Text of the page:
An Interview With Stryv: The New Generation of Dance Music
Along with the rapid growth of EDM and its spread in popularity has come a wave of new talented young producers. Of all the upcoming artists out there, one in particular has caught my eye, Stryv. Stryv is a current high school junior who produces in his free time. His consistency in quality, and amazing natural talent have amassed him a significant following, and gained some of his tracks to 100k + hits on Youtube. (https://www.youtube.com/watch?v=fkRedOI8IH4) I’ve been a huge fan for the past two years, and it’s been fantastic hearing his sound evolve to a professional label-worthy level, when in fact they’re just cooked up from his bedroom in Queens, New York. I have had the privilege of interviewing Stryv about his recent Internet success: Where are you from?
The best place in the world after Lewisburg, PA: New York City.
How did you get into production?
I had a friend from middle school who produced underground hiphop music. I asked him about the music software he used and he basically gave me feedback as I started with trap. That was a massive fail but I found my calling with house music during my sophomore year of high school.
How would you describe your signature sound?
My sound has evolved into a more uplifting, almost trance-like version of progressive house. I try to have the melodies and progressions filled with emotion up to the point where your hair is standing on your arms when you’re listening to the song. A lot of the samples I use such as the kick drum and the risers during the buildups have been consistent in all my new releases too.
Who is your favorite artist?
I can’t really give a single answer for this question since there are many talented people out there; I’d have to give some favorite names for different genres.
Progressive House: Arston, Kaaze, Stadiumx, Paris Blohm
Electro House/Big Room: W&W, Martin Garrix, Blasterjaxx
Trap: Slander, Lookas, Party Favor, Ookay
Future House: Tchami, Oliver Heldens
If you could go see any artist live right now, who would it be?
It would have to be Dimitri Vegas & Like Mike. They definitely get a lot of hate for their mainstream music style, but they didn’t get the #2 spot on the DJMag Top 100 without doing anything. Their sets are definitely the most entertaining and they do a great job of keeping the crowd interested.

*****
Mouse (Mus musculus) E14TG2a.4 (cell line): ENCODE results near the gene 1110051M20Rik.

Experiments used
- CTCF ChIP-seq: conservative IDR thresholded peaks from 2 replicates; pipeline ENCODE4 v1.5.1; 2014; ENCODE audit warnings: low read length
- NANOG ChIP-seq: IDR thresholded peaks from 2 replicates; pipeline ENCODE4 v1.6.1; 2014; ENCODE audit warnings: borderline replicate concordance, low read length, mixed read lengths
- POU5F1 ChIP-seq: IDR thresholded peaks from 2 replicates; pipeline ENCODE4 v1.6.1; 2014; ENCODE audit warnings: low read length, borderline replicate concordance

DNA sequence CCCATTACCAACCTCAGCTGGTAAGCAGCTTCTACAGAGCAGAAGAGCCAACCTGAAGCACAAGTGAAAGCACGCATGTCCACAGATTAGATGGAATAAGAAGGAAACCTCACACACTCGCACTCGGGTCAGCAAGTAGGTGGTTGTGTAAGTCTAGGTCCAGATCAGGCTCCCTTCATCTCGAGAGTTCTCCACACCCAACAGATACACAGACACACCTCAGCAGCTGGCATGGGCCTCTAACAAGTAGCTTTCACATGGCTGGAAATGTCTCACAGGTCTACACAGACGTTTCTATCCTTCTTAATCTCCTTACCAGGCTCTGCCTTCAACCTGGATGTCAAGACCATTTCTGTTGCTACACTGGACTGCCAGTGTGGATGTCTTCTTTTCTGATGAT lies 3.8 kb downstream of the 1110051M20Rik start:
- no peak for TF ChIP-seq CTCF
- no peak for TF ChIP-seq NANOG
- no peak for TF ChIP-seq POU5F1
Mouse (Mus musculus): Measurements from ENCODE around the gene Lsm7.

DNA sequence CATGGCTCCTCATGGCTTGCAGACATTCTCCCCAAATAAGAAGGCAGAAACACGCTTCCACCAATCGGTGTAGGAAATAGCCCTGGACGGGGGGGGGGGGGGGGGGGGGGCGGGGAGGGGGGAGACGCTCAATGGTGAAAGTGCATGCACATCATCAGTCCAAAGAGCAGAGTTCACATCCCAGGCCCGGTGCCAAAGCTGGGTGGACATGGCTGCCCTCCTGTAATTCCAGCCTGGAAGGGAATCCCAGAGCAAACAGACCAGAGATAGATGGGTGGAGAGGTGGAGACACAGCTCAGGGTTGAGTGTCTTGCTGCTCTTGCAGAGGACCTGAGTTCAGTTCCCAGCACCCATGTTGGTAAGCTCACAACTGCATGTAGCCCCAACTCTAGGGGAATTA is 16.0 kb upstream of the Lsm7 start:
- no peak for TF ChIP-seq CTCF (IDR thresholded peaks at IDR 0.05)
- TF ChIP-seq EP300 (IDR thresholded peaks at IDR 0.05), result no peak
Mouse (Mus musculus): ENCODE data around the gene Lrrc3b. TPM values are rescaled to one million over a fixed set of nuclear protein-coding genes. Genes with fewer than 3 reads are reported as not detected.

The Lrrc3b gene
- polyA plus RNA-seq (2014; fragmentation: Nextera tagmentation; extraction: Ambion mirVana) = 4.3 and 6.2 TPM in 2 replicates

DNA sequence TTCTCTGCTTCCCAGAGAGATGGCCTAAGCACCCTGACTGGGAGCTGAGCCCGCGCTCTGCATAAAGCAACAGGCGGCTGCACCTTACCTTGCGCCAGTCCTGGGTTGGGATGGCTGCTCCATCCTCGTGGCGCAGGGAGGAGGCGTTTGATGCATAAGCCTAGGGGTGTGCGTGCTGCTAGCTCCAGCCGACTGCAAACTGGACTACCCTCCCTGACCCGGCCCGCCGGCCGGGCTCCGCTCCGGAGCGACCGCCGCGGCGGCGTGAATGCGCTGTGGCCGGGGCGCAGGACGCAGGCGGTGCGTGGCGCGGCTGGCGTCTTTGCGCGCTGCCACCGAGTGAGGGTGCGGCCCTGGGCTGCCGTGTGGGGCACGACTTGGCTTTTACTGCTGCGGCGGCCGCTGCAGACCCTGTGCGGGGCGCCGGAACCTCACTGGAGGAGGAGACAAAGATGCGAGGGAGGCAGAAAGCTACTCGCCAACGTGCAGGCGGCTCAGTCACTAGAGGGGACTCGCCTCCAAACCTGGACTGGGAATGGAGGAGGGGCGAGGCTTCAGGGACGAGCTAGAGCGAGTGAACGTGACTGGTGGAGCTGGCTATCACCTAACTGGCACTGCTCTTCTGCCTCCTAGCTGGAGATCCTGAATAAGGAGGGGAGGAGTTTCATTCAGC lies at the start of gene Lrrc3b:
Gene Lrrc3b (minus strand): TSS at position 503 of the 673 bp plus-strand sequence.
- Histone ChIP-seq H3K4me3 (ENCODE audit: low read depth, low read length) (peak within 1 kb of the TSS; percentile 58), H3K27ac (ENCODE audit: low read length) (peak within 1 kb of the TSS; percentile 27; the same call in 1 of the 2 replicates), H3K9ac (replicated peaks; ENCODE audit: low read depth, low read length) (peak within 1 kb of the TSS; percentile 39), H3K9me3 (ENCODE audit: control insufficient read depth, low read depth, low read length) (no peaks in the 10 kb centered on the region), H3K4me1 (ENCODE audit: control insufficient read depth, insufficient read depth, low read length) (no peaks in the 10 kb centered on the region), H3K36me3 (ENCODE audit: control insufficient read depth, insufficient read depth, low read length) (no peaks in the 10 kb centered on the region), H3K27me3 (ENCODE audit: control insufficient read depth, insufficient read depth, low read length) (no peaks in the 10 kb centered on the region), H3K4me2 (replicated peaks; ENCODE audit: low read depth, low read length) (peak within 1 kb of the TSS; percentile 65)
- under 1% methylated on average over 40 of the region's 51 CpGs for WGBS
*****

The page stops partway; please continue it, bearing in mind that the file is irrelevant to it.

What do you think is in store for the future of dance music?
Dance music has become extremely congested with thousands of artists trying to get their music heard. Everyone is copying the style of a famous artist to get a slice of some fame. Originality is at an all-time low and I believe that more experimental genres will rise up. Artists along the lines of Andru are, in my opinion, the future.
“Storm” was your first song to receive a lot of attention. What do you think stood out about that song compared to your past works?
It was probably my catchiest song with the melodies in there and I basically followed the “formula” for major songs released at the time. They all had a minimal drop with a vocal sample saying something close to “Everybody jump,” and it seemed to work out pretty well. It was also used by famous YouTubers in their videos, which helped too.
What are the best and worst things about production?
The best part is probably when you get to that point in a work-in-progress when you wonder how in the world you just made that. That usually ends up with me listening to the same part over and over again, halting the progress of the track. The worst part is musician’s-block. There are some periods when I sit on my computer for hours, and days go by without the creation of something I’m happy with.
If you could sit in the studio with any artist, who would it be?
It would definitely be Arston. He has just recently released on some major labels and is getting his name out there. With the complexity of his tracks and the amount of feels I get listening to his music, it would be an honor to work with him. He has also been producing for eight years so he probably knows what he’s doing much more than I do.
You recently joined a new production collaboration group called The Upper Limits. Who else is in the group with you, and are you expecting any releases soon?
Yes, I did! It is with three friends from Florida, Connecticut, and Indiana. We’re all around the same age group and have a similar skill level but we all have our own styles. We’re able to incorporate them into the tracks as well. This collaborative group is a bit of a low priority for me, so my input could be a little greater.
What’s your favorite thing to do besides produce?
Studying for future exams and doing homework right when I get home. Just kidding. There probably isn’t anything else.
What advice would you give to those who are interested in becoming producers?
You will NEED to dedicate hours and hours into this to get better. It’s something that can take many people years to become a relatively skillful at. You’ll have to sacrifice a lot of your free time that could have been spent doing things like going out or binge-watching TV shows on Netflix.
It’s only a matter of time until Stryv becomes a prominent name in the EDM scene. Don’t believe me? Listen for yourself:
The Upper Limits Soundcloud: https://soundcloud.com/the-upper-limits